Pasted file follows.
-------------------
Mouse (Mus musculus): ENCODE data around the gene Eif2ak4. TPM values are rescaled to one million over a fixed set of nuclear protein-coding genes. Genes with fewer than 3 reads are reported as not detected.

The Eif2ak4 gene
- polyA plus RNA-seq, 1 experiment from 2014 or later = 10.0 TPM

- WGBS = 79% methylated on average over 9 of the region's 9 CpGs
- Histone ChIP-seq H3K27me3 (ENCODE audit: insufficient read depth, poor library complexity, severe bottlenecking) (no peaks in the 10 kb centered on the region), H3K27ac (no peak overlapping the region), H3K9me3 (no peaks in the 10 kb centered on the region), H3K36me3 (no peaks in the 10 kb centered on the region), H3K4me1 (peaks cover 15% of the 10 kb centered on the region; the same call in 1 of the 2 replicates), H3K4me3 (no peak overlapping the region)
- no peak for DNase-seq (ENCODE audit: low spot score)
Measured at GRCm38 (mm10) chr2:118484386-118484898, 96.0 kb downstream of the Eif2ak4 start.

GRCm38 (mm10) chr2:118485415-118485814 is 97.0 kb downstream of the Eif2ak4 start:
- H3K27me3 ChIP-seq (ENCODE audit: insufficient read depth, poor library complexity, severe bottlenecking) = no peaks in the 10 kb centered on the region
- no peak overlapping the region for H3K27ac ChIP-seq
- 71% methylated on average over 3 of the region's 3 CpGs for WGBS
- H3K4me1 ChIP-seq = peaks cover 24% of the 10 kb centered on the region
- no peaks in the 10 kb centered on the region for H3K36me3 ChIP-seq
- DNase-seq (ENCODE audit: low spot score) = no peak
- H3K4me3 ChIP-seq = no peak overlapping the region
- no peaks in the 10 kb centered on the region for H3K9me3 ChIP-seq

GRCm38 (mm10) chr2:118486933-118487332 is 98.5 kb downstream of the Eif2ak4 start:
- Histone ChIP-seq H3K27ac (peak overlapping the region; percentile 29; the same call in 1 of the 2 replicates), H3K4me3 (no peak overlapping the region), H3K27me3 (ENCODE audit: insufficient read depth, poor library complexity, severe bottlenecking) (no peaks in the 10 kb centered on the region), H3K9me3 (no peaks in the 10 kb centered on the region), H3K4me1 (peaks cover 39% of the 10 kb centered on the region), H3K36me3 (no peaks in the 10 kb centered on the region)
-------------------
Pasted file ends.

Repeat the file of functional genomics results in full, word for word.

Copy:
Mouse (Mus musculus): ENCODE data around the gene Eif2ak4. TPM values are rescaled to one million over a fixed set of nuclear protein-coding genes. Genes with fewer than 3 reads are reported as not detected.

The Eif2ak4 gene
- polyA plus RNA-seq, 1 experiment from 2014 or later = 10.0 TPM

- WGBS = 79% methylated on average over 9 of the region's 9 CpGs
- Histone ChIP-seq H3K27me3 (ENCODE audit: insufficient read depth, poor library complexity, severe bottlenecking) (no peaks in the 10 kb centered on the region), H3K27ac (no peak overlapping the region), H3K9me3 (no peaks in the 10 kb centered on the region), H3K36me3 (no peaks in the 10 kb centered on the region), H3K4me1 (peaks cover 15% of the 10 kb centered on the region; the same call in 1 of the 2 replicates), H3K4me3 (no peak overlapping the region)
- no peak for DNase-seq (ENCODE audit: low spot score)
Measured at GRCm38 (mm10) chr2:118484386-118484898, 96.0 kb downstream of the Eif2ak4 start.

GRCm38 (mm10) chr2:118485415-118485814 is 97.0 kb downstream of the Eif2ak4 start:
- H3K27me3 ChIP-seq (ENCODE audit: insufficient read depth, poor library complexity, severe bottlenecking) = no peaks in the 10 kb centered on the region
- no peak overlapping the region for H3K27ac ChIP-seq
- 71% methylated on average over 3 of the region's 3 CpGs for WGBS
- H3K4me1 ChIP-seq = peaks cover 24% of the 10 kb centered on the region
- no peaks in the 10 kb centered on the region for H3K36me3 ChIP-seq
- DNase-seq (ENCODE audit: low spot score) = no peak
- H3K4me3 ChIP-seq = no peak overlapping the region
- no peaks in the 10 kb centered on the region for H3K9me3 ChIP-seq

GRCm38 (mm10) chr2:118486933-118487332 is 98.5 kb downstream of the Eif2ak4 start:
- Histone ChIP-seq H3K27ac (peak overlapping the region; percentile 29; the same call in 1 of the 2 replicates), H3K4me3 (no peak overlapping the region), H3K27me3 (ENCODE audit: insufficient read depth, poor library complexity, severe bottlenecking) (no peaks in the 10 kb centered on the region), H3K9me3 (no peaks in the 10 kb centered on the region), H3K4me1 (peaks cover 39% of the 10 kb centered on the region), H3K36me3 (no peaks in the 10 kb centered on the region)